Local and Green, November 2022
The following column also appeared in The Amherst Bulletin.
The warnings about climate change tipping points are coming at us fast and furiously, demanding our attention. The message: Do something. And do it fast. Frustrated with the lack of action, young climate activists have even taken to throwing soup and mashed potatoes at famous paintings.
How are we doing here in Amherst? Town Manager Paul Bockelman recently submitted his self-evaluation on accomplishing his yearly climate action goals for 2022. Since the town adopted a goal of reaching 25% greenhouse gas emission reduction (from 2017 levels) by 2025, the time pressure is on. Accomplishing the yearly goals on time is important to meeting that 2025 goal.
The town has dedicated $500,000 of ARPA funds for sustainability Initiatives. It prioritizes three actions identified in the town’s Climate Action, Adaptation and Resilience Plan (CAARP) – a residential heat pump program, a plan to transition the town’s vehicle fleet to electric, and a community dashboard to show how we’re doing and identify opportunities for more action. Let’s get the rest of the CAARP actions prioritized for implementation for each of the next three fiscal years leading up to 2025
The FY23 capital budget included $200,000 for sustainability, doubling the amount for the previous year. Let’s have an accounting of where these funds will be used for implementing climate action to meet our 2025 goals. And let’s double that amount again for FY24 to replace town-owned vehicles with electric vehicles, to purchase charging stations, to provide energy efficiency retrofits for municipal buildings, to support our upcoming multi municipality community choice electricity aggregation (CCA), if needed, and to implement other climate related actions.
In 2022, the town purchased hybrid and electric cars – and a hybrid ambulance – and additional EV charging stations. Let’s make sure we also look at new technologies, including the new bi-directional charging capacity as used in the Nissan Leaf and Ford F150.
I commend the town on creating a Solar Bylaw Working Group to develop a solar zoning bylaw. Let’s put more emphasis and planning into finding innovative means to own our local solar projects, as is intended both by the Zero Energy Bylaw and our Community Choice Aggregation (CCA) plan.
I also commend the town on developing a town-wide solar assessment, but I question why we have had two solar assessments by different consultants when a dedicated staff person would provide more reliability and consistency, especially when we will be doing a lot more solar siting.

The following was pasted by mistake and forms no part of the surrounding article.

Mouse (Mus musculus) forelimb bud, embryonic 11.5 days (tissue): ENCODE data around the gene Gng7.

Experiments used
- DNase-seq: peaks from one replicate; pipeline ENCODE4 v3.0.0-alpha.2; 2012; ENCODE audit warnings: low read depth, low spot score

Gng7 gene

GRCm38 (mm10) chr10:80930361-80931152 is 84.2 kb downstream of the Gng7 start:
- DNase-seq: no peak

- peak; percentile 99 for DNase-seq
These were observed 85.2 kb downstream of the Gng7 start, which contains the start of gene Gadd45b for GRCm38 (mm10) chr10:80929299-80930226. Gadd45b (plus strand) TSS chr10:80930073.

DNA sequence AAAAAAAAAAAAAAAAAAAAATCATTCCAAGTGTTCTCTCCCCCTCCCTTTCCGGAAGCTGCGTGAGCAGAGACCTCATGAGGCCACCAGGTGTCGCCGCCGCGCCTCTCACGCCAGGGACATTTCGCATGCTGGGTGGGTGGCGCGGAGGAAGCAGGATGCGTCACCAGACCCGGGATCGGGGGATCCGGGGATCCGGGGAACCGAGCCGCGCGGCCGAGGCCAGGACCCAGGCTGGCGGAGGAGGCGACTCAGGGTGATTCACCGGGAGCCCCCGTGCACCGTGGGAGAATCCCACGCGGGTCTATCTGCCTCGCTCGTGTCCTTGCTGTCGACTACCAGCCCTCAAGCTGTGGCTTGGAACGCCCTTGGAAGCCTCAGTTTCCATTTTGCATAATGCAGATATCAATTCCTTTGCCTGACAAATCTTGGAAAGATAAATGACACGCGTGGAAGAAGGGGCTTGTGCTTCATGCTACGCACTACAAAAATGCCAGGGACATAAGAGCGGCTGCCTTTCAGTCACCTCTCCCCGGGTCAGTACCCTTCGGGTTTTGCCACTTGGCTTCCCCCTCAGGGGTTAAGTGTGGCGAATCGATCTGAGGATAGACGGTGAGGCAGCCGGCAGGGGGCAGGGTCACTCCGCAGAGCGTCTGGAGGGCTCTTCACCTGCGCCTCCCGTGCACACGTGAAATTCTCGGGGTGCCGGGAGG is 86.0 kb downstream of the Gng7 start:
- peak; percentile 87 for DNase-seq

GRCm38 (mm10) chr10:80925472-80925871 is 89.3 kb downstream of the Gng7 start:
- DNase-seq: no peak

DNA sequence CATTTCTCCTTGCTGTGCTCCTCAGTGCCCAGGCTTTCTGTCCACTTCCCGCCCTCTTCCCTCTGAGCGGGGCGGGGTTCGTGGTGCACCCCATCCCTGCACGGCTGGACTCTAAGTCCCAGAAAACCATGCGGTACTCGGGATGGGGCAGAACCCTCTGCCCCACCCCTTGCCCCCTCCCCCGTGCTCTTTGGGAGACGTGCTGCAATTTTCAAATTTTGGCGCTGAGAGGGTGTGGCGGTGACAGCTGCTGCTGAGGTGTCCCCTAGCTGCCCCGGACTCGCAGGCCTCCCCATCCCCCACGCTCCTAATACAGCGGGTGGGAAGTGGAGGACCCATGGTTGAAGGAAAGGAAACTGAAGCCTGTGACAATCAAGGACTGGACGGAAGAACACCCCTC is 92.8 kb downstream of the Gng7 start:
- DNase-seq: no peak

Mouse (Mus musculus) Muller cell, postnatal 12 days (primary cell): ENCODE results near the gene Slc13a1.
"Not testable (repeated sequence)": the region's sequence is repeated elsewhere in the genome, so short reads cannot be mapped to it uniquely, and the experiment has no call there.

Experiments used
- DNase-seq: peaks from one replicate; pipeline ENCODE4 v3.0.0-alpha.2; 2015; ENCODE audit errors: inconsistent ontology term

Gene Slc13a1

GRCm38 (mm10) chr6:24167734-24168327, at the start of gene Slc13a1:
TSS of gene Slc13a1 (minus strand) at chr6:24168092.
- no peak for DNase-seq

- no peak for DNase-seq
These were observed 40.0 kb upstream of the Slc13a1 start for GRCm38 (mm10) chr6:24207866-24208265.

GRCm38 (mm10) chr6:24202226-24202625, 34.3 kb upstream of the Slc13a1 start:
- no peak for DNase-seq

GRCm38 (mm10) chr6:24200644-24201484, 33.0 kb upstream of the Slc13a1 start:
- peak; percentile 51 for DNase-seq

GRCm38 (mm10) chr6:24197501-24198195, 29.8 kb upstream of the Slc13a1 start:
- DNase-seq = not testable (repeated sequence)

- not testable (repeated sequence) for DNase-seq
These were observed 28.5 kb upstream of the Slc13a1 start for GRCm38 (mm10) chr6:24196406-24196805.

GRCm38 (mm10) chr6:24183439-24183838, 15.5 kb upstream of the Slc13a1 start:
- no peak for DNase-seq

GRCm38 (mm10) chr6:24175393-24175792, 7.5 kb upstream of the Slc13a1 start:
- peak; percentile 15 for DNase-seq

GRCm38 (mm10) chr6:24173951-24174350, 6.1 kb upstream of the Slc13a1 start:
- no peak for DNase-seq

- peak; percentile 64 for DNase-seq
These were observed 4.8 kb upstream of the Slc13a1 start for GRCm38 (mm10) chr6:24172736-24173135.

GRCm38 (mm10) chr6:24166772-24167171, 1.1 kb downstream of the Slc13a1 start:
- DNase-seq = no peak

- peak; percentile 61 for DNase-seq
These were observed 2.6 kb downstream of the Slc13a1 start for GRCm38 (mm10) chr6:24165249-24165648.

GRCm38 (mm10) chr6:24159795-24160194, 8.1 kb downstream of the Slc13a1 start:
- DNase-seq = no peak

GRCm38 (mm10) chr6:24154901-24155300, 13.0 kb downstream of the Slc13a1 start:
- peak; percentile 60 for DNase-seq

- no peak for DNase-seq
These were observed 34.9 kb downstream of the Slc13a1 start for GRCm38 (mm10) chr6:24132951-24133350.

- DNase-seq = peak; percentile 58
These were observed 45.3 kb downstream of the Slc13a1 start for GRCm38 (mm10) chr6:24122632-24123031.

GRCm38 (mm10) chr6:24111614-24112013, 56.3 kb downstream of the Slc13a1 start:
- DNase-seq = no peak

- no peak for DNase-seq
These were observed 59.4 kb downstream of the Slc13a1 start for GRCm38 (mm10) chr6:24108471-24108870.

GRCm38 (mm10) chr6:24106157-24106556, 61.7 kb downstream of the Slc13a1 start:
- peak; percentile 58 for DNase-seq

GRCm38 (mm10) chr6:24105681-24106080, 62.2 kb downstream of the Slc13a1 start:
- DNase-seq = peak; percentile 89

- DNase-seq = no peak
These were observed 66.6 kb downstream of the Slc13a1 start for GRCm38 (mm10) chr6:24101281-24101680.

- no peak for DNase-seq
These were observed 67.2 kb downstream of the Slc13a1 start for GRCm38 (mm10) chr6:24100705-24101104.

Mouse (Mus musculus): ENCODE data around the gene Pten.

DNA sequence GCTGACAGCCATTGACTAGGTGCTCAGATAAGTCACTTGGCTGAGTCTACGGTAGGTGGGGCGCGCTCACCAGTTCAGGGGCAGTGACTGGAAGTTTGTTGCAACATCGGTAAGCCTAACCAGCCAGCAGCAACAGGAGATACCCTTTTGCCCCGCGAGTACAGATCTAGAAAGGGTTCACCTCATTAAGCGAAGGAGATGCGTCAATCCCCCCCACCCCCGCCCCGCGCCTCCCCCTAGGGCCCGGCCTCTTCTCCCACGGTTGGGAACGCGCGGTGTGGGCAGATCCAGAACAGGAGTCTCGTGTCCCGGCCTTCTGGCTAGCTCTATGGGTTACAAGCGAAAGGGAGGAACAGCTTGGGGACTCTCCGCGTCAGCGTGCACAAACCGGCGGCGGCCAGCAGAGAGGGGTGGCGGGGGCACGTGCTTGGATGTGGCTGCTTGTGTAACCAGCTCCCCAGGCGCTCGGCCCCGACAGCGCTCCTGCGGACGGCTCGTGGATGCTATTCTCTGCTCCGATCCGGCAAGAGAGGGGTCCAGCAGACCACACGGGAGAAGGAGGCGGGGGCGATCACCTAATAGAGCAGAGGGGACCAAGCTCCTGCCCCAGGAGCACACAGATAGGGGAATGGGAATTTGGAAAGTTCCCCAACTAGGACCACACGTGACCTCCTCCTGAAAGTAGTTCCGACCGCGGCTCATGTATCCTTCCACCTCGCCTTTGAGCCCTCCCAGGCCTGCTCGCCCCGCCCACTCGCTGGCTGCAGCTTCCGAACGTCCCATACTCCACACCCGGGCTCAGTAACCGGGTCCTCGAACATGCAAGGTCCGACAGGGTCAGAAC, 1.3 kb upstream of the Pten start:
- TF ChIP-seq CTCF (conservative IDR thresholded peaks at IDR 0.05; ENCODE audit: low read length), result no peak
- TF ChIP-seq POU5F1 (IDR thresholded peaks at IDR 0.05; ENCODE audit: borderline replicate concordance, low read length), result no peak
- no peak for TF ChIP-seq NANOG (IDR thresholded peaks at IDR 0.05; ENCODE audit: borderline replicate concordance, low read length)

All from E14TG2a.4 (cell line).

The town has gotten a start with the Property Assessed Clean Energy (PACE) program to implement an outreach plan to engage tenants and to educate business owners about financing opportunities. Let’s make this a top priority action for the town since we are 50% renters.
I am cautiously optimistic (fingers crossed) that the Town Manager is supporting the proposal for the town to transition to town-contracted waste hauling, including universal curbside compost pick up, by moving forward with a Department of Environmental Protection grant. Assuming council support, let’s make sure it gets done by the proposal’s implementation date of January 2024.
I was also happy to hear that the town has engaged in ongoing conversations with Eversource about energy efficiency incentives for various projects – including a significant (nearly $2 million) rebate for achieving an Energy Use Intensity of 25 or less and using ground source heat pumps in the new elementary school.
The Town Manager reported that the town is using a ‘climate lens’ when we review all capital purchases and to educate staff, boards and committees. Let’s make the policies transparent and have an accounting of how the new processes have affected purchasing – and do the same for budgeting, construction, repair, hiring and education.
A Sustainability Fellow is being recruited to conduct a building inventory in the summer of 2023 and timeline for transitioning buildings/equipment from fossil fuels. That’s a good thing.
The implementation of our multi-municipality community choice electricity aggregation was put forward in our CAARP as by far the most effective emissions reducer of all of the proposed actions. It has been moving forward, albeit on a very slow track. Though we have no control over how fast the Massachusetts Department of Public Utilities will approve the CCA application, we do have control over getting the application in. Let’s fast track town department work and counsel approvals to get this critically important work done by the first months of 2023.
Meeting our 2025 goal requires that we accelerate climate action. To do so requires very little funding but does require at least doubling our professional level staffing. Doubling our staffing would save the town money, both by creating the capacity to find, apply for, and implement more grants, and by negating the need to continually hire consultants when professional staff could do the job better and with more consistency.
Thus far, primarily because staffing is limited in relation to the amount of work necessary, climate action is on a slow track in Amherst. Goals need to be completed in the target year, not pushed off to the next year. Let’s put climate action on the fast track, starting now.
Darcy DuMont is a founding member of Zero Waste Amherst, Local Energy Advocates of Western MA and the Amherst Climate Justice Alliance. As a Town Councilor, she sponsored the legislation creating the Amherst Energy and Climate Action Committee.